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Jamaica drafts new cannabis laws

A gardener who walked off the street into a police station to confess he was involved in growing cannabis and drug dealing has been given a 12-month suspended jail term
A gardener who walked off the street into a police station to confess he was involved in growing cannabis and drug dealing has been given a 12-month suspended jail term

Legislation has been drafted to decriminalise cannabis on Jamaica, where the drug has been pervasive, but prohibited for a century.

The Caribbean island's justice minister Mark Golding told reporters that parliamentarians should make possession of two ounces or less a petty offence before the end of 2014.

He also expects decriminalisation for religious purposes to be authorised by then, allowing adherents of the home-grown Rastafarian spiritual movement to ritually smoke cannabis, which they consider a "holy herb," without fear of arrest.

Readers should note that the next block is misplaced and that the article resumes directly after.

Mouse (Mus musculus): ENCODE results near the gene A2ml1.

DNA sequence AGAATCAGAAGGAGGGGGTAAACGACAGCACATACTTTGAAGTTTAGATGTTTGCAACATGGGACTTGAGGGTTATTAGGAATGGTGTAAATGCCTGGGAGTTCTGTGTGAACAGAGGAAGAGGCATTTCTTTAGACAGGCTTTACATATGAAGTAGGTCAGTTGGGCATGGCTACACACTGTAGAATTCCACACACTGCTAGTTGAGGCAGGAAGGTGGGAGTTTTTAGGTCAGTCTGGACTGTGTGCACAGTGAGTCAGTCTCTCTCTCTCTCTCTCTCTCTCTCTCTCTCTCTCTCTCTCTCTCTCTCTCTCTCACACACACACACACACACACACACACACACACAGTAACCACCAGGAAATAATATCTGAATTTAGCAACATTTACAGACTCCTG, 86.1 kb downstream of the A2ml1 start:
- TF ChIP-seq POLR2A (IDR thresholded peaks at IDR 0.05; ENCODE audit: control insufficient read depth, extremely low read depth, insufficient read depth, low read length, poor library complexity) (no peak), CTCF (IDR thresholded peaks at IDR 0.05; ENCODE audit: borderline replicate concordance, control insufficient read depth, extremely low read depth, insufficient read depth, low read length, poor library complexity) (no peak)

Mr Golding said it will take longer to agree on more complex changes to Jamaica's Dangerous Drugs Act which would be needed to spur a medical cannabis research sector.

He said Jamaica, where scientists developed a cannabis-derived medication to treat glaucoma decades ago, is "well-positioned to be a forerunner" in efforts to research therapeutic uses of the plant.

As Jamaica advances decriminalisation, the government is committed to battling drug traffickers, Mr Golding stressed. He said keeping cannabis away from children, the international black market and organised crime will be a top priority.

Previous efforts to decriminalise the drug, or "ganja" as it is largely known in Jamaica, failed to advance because Jamaican officials feared they would violate international treaties and bring sanctions from Washington.

But those concerns have eased now that a number of nations and some US states have relaxed cannabis laws.

Mr Golding said the regulatory framework needed for a medical cannabis and scientific research industry in Jamaica is still being examined.

Setting maximum limits on cultivation is not anticipated, he said, but the government wants to ensure that small farmers "are not excluded and it does not just become something exclusively for major capital-intensive investors".

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